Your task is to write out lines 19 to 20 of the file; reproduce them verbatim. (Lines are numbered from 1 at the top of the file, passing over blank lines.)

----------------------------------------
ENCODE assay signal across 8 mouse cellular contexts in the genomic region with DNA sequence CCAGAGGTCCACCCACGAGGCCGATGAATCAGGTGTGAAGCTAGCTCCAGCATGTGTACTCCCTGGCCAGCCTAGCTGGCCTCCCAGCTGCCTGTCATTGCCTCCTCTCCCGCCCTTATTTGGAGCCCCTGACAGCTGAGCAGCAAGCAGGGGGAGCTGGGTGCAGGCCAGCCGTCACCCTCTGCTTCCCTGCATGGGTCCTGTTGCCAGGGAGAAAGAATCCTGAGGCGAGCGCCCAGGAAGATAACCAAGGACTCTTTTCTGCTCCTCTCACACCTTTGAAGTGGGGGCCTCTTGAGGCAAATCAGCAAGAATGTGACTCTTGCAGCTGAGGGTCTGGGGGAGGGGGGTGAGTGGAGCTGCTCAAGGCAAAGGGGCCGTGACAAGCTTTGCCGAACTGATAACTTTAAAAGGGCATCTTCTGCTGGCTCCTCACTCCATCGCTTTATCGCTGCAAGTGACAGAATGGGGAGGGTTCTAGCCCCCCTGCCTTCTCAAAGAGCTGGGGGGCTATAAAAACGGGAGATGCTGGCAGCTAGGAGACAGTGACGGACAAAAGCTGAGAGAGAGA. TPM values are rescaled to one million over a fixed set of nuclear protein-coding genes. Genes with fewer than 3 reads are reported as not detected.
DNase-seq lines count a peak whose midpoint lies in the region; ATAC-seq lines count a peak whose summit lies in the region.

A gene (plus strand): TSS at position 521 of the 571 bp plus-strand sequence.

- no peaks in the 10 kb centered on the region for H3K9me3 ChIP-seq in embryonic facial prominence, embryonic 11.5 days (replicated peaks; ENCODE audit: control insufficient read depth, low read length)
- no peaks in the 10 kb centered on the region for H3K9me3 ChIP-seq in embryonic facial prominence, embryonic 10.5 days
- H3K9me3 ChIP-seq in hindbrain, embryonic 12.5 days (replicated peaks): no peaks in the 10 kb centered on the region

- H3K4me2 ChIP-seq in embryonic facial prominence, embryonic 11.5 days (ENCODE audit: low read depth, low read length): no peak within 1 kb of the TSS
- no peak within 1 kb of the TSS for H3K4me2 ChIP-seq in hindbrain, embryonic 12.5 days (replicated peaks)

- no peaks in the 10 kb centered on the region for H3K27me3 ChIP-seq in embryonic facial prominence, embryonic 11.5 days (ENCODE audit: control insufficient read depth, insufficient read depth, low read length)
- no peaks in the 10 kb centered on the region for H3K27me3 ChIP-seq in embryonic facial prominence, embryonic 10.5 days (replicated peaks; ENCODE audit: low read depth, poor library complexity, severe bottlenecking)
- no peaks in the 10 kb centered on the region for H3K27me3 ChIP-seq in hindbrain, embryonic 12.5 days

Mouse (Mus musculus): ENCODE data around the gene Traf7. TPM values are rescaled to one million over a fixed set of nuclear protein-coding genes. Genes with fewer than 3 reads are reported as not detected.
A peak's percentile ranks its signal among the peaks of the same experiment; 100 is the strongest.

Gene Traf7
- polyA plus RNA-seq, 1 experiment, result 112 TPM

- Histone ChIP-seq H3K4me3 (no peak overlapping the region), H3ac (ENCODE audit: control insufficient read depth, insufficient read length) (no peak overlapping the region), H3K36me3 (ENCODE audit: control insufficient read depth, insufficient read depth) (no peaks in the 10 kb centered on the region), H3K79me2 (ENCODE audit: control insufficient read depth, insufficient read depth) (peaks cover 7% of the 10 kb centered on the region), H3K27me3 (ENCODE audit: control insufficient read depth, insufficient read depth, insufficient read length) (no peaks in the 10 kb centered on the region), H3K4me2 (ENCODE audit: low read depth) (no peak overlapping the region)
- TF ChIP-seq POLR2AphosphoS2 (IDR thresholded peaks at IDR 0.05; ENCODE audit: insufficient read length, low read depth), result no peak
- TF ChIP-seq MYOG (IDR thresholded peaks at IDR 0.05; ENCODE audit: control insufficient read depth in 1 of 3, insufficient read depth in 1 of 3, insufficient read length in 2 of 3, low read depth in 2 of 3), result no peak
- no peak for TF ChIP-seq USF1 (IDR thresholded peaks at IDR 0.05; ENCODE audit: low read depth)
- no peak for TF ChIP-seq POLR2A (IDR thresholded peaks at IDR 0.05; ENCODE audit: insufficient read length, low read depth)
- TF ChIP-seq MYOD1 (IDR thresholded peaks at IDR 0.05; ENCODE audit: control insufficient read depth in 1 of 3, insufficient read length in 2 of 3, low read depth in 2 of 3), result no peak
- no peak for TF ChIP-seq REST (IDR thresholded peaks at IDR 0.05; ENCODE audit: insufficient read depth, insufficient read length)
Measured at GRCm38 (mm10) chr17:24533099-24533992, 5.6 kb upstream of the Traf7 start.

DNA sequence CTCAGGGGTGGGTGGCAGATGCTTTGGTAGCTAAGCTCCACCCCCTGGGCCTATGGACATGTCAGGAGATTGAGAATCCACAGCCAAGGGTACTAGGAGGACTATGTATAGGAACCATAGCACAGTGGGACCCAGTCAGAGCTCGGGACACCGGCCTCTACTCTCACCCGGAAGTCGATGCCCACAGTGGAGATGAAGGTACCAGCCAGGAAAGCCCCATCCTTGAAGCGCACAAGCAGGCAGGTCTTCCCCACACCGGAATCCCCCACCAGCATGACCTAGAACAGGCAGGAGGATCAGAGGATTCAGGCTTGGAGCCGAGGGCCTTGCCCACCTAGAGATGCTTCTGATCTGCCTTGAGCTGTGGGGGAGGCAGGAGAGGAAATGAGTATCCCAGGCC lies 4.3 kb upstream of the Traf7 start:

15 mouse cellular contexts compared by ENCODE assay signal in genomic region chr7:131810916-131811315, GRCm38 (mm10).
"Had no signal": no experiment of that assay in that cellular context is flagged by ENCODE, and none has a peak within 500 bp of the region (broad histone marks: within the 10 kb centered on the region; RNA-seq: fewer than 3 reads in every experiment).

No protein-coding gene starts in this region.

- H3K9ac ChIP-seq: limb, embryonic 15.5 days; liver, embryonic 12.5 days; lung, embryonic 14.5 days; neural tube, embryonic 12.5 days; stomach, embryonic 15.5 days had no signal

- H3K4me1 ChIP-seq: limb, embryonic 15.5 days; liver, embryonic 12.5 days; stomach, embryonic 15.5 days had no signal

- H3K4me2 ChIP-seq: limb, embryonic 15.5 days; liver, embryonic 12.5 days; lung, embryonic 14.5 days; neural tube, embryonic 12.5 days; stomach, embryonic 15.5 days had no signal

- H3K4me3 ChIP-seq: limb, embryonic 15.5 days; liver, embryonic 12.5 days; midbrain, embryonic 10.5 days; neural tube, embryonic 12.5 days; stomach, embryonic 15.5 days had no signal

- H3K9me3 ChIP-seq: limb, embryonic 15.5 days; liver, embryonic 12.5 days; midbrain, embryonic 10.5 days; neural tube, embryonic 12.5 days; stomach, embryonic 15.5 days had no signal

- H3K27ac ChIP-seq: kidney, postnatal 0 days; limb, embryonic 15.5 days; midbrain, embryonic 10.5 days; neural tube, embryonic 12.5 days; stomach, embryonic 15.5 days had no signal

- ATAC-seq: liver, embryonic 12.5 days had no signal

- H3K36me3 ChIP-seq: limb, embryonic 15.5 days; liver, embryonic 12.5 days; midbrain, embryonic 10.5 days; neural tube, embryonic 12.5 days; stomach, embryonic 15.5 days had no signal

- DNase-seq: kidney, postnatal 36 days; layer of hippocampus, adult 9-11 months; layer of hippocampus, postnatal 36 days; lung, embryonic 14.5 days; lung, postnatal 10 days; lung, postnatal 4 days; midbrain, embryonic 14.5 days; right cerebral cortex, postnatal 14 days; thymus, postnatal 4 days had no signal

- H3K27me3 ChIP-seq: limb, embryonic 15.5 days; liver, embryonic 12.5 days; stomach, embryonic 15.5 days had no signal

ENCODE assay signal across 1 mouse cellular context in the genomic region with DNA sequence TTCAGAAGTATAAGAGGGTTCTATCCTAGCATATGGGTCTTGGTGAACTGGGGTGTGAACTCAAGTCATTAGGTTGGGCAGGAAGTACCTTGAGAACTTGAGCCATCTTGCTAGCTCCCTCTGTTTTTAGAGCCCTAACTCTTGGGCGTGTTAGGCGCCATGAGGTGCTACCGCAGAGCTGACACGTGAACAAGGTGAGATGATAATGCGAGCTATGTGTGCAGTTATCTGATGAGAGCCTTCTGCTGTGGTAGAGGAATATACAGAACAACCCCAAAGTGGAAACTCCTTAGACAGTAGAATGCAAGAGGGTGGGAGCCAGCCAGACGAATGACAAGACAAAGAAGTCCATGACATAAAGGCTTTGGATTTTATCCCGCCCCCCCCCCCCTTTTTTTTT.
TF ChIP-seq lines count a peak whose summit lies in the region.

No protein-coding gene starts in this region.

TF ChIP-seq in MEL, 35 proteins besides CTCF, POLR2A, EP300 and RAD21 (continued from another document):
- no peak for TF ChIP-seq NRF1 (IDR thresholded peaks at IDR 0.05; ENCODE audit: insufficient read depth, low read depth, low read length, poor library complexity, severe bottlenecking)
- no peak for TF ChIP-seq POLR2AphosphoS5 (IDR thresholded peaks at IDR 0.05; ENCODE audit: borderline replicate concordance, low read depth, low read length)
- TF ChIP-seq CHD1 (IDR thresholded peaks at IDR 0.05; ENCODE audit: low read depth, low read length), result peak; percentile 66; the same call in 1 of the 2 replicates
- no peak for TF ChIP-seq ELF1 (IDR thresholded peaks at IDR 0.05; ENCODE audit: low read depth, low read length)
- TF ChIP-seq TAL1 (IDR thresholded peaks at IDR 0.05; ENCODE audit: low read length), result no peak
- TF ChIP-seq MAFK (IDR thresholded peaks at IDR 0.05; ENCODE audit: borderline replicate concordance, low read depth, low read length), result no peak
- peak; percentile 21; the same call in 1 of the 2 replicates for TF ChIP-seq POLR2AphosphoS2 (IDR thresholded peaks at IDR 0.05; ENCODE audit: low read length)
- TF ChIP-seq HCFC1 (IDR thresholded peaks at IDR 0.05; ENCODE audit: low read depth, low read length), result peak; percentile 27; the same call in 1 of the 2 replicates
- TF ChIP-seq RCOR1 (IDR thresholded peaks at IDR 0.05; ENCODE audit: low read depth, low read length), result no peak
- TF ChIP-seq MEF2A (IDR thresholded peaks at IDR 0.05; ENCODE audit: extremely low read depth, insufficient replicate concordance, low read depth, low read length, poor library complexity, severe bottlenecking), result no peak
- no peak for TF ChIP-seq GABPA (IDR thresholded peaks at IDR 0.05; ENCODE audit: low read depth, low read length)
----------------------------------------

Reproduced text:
- no peak for TF ChIP-seq USF1 (IDR thresholded peaks at IDR 0.05; ENCODE audit: low read depth)
- no peak for TF ChIP-seq POLR2A (IDR thresholded peaks at IDR 0.05; ENCODE audit: insufficient read length, low read depth)